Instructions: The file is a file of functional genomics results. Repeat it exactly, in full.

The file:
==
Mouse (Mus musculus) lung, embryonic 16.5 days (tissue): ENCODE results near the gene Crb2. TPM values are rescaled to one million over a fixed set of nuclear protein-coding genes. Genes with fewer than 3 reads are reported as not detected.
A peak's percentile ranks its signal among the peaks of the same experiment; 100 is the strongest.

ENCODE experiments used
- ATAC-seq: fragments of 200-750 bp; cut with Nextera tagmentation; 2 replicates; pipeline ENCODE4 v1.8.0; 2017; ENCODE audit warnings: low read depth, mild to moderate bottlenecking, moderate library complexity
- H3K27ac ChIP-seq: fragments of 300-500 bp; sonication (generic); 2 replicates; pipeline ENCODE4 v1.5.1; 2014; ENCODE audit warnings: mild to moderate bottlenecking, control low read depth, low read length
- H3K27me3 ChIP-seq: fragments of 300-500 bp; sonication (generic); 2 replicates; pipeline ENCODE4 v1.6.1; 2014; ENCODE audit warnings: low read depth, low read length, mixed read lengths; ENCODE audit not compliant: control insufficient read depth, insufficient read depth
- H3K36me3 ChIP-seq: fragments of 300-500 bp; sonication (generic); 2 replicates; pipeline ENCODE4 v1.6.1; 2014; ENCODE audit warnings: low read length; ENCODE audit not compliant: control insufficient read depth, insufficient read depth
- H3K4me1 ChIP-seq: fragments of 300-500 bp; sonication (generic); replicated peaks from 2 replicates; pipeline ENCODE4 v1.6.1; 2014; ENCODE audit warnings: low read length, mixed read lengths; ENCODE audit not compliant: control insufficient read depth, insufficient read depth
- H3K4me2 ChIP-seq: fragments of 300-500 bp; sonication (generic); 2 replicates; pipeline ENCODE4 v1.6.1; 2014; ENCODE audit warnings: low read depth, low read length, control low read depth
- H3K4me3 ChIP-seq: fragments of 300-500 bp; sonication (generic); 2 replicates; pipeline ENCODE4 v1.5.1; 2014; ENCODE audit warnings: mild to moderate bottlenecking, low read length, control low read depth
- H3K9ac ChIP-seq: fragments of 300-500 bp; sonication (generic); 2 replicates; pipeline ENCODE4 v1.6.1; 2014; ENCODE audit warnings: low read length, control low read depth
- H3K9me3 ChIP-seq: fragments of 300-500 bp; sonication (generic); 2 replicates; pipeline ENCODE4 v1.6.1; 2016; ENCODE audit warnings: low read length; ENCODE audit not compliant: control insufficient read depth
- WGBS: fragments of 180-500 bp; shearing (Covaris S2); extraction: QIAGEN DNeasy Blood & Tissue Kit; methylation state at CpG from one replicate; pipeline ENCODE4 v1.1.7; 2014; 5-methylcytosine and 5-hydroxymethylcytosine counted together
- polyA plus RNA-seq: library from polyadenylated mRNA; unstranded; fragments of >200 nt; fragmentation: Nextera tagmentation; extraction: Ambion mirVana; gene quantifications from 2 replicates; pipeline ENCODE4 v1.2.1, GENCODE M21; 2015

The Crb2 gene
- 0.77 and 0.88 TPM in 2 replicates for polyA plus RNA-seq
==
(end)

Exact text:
Mouse (Mus musculus) lung, embryonic 16.5 days (tissue): ENCODE results near the gene Crb2. TPM values are rescaled to one million over a fixed set of nuclear protein-coding genes. Genes with fewer than 3 reads are reported as not detected.
A peak's percentile ranks its signal among the peaks of the same experiment; 100 is the strongest.

ENCODE experiments used
- ATAC-seq: fragments of 200-750 bp; cut with Nextera tagmentation; 2 replicates; pipeline ENCODE4 v1.8.0; 2017; ENCODE audit warnings: low read depth, mild to moderate bottlenecking, moderate library complexity
- H3K27ac ChIP-seq: fragments of 300-500 bp; sonication (generic); 2 replicates; pipeline ENCODE4 v1.5.1; 2014; ENCODE audit warnings: mild to moderate bottlenecking, control low read depth, low read length
- H3K27me3 ChIP-seq: fragments of 300-500 bp; sonication (generic); 2 replicates; pipeline ENCODE4 v1.6.1; 2014; ENCODE audit warnings: low read depth, low read length, mixed read lengths; ENCODE audit not compliant: control insufficient read depth, insufficient read depth
- H3K36me3 ChIP-seq: fragments of 300-500 bp; sonication (generic); 2 replicates; pipeline ENCODE4 v1.6.1; 2014; ENCODE audit warnings: low read length; ENCODE audit not compliant: control insufficient read depth, insufficient read depth
- H3K4me1 ChIP-seq: fragments of 300-500 bp; sonication (generic); replicated peaks from 2 replicates; pipeline ENCODE4 v1.6.1; 2014; ENCODE audit warnings: low read length, mixed read lengths; ENCODE audit not compliant: control insufficient read depth, insufficient read depth
- H3K4me2 ChIP-seq: fragments of 300-500 bp; sonication (generic); 2 replicates; pipeline ENCODE4 v1.6.1; 2014; ENCODE audit warnings: low read depth, low read length, control low read depth
- H3K4me3 ChIP-seq: fragments of 300-500 bp; sonication (generic); 2 replicates; pipeline ENCODE4 v1.5.1; 2014; ENCODE audit warnings: mild to moderate bottlenecking, low read length, control low read depth
- H3K9ac ChIP-seq: fragments of 300-500 bp; sonication (generic); 2 replicates; pipeline ENCODE4 v1.6.1; 2014; ENCODE audit warnings: low read length, control low read depth
- H3K9me3 ChIP-seq: fragments of 300-500 bp; sonication (generic); 2 replicates; pipeline ENCODE4 v1.6.1; 2016; ENCODE audit warnings: low read length; ENCODE audit not compliant: control insufficient read depth
- WGBS: fragments of 180-500 bp; shearing (Covaris S2); extraction: QIAGEN DNeasy Blood & Tissue Kit; methylation state at CpG from one replicate; pipeline ENCODE4 v1.1.7; 2014; 5-methylcytosine and 5-hydroxymethylcytosine counted together
- polyA plus RNA-seq: library from polyadenylated mRNA; unstranded; fragments of >200 nt; fragmentation: Nextera tagmentation; extraction: Ambion mirVana; gene quantifications from 2 replicates; pipeline ENCODE4 v1.2.1, GENCODE M21; 2015

The Crb2 gene
- 0.77 and 0.88 TPM in 2 replicates for polyA plus RNA-seq